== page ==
When we can get moms from Middle America talking to moms in the Middle East about everyday things like raising kids and healthy meals for the family we’ll know we’ve built a product that’s changing the world.
To do that, you need a platform that people will trust, that eases the friction around language differences, and presents the experience in a highly visual way that encourages cross-cultural discovery and communication.
It’s obviously an ambitious undertaking, but the technology is there and getting better all the time to make this dream a reality.
Who should use Härnu and why?
Our goal is for everyone to use Härnu – not just the activist community or iPhone-carrying early-adopters for example. Just as Wikipedia has become an indispensible resource for knowledge, Härnu will become an indispensible resource for perspective.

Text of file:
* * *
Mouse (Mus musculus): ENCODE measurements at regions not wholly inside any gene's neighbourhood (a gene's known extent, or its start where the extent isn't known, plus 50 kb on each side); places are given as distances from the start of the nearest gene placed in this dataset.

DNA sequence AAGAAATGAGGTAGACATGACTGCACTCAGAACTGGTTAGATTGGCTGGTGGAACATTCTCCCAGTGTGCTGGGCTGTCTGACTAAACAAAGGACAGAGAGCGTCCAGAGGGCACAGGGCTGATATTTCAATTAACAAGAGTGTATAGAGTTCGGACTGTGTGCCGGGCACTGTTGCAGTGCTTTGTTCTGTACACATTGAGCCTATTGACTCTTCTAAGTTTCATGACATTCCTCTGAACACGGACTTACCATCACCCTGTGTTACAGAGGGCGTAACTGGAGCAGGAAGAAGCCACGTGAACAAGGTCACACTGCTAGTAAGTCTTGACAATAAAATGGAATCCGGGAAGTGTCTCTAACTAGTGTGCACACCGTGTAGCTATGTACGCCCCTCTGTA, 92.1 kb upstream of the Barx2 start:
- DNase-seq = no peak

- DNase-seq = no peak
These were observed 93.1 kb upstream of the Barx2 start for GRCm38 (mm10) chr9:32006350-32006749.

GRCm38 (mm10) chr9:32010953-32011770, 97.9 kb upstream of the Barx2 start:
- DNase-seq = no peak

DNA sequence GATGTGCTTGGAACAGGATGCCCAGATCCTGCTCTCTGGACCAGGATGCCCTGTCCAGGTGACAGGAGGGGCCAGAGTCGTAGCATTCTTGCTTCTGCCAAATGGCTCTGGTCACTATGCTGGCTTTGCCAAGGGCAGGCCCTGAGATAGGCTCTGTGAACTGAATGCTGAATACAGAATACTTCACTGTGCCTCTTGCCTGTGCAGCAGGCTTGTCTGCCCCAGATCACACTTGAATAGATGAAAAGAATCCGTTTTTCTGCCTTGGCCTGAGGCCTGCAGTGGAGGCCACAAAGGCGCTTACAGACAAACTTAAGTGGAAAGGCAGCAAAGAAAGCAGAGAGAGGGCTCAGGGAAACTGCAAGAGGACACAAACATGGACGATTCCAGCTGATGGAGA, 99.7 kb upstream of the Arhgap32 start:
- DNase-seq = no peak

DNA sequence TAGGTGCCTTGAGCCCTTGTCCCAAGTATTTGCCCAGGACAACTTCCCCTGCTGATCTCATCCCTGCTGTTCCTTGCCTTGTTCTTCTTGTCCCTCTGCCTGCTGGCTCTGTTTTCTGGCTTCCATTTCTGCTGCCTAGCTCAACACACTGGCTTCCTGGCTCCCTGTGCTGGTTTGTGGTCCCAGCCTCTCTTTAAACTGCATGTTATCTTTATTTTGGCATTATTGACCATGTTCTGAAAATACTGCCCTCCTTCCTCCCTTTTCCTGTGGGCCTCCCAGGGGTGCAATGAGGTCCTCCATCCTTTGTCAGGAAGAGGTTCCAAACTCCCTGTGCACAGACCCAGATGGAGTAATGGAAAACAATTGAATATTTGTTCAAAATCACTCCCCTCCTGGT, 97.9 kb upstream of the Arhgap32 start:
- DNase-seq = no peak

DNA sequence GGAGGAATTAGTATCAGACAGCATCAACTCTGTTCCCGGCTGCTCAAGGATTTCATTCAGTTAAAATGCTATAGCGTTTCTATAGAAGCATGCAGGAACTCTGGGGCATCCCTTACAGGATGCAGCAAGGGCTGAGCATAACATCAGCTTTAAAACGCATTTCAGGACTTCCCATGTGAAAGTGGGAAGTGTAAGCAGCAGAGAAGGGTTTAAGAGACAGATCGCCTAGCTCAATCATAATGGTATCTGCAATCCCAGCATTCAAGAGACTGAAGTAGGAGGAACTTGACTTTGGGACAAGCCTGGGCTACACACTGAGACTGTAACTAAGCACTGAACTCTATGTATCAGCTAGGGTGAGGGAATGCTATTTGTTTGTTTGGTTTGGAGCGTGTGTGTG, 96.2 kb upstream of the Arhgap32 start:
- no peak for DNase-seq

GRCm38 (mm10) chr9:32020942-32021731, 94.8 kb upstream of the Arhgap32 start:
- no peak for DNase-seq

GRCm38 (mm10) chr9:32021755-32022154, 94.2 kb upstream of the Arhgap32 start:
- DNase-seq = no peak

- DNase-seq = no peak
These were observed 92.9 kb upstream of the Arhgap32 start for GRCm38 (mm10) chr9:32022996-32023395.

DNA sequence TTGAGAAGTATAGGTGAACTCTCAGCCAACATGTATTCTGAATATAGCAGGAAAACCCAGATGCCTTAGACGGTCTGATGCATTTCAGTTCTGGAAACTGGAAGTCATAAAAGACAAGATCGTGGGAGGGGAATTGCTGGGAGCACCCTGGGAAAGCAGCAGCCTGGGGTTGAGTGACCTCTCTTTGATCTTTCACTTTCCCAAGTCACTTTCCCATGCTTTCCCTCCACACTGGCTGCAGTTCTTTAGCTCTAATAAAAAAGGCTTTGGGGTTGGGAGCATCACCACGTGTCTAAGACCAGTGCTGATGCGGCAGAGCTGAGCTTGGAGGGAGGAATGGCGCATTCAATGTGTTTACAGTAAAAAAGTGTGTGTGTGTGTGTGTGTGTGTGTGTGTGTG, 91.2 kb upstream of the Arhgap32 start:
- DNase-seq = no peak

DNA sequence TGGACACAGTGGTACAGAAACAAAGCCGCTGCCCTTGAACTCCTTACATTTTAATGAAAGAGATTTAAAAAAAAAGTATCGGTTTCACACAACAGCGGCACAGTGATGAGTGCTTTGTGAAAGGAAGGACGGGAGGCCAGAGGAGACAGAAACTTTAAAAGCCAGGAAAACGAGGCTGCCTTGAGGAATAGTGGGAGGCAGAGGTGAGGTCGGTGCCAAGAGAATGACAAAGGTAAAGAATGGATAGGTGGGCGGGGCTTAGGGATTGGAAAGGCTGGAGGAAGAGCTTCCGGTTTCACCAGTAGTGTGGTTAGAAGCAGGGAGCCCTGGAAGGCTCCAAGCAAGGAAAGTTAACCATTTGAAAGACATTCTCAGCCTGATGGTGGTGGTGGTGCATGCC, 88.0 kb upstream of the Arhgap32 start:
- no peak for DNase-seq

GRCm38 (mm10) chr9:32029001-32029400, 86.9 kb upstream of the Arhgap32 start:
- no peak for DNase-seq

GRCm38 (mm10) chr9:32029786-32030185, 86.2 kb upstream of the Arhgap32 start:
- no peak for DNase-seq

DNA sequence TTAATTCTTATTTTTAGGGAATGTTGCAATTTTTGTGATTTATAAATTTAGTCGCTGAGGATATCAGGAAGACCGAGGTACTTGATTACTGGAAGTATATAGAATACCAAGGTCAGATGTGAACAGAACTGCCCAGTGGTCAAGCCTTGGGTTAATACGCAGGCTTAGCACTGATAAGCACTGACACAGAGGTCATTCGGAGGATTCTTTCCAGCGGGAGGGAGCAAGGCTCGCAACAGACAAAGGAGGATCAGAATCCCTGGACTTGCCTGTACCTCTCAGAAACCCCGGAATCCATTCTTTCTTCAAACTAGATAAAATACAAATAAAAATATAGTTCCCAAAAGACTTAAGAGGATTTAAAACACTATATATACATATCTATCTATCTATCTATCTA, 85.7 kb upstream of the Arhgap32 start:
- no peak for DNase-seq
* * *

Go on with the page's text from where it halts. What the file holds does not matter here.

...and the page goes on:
What inspired you to create Härnu?
As a group, we’ve all worked in tech a long time helping to build companies that changed their industry whether it was online advertising, business intelligence, or online search, and I think we were all at a point in our careers where we were looking to tackle something that can have a profound effect on society – something that can achieve more than just commercial success.
We all recognized early on that Härnu is a once in a lifetime chance to take everything we’ve learned and apply those skills towards solving arguably the biggest challenge in digital communication today – to connect us with everyone in the world in an authentic and direct way, and not simply replicate our existing echo chambers.
Besides the inspiration of the project itself, there are also a number of trends that suggest now is the right time to address this challenge: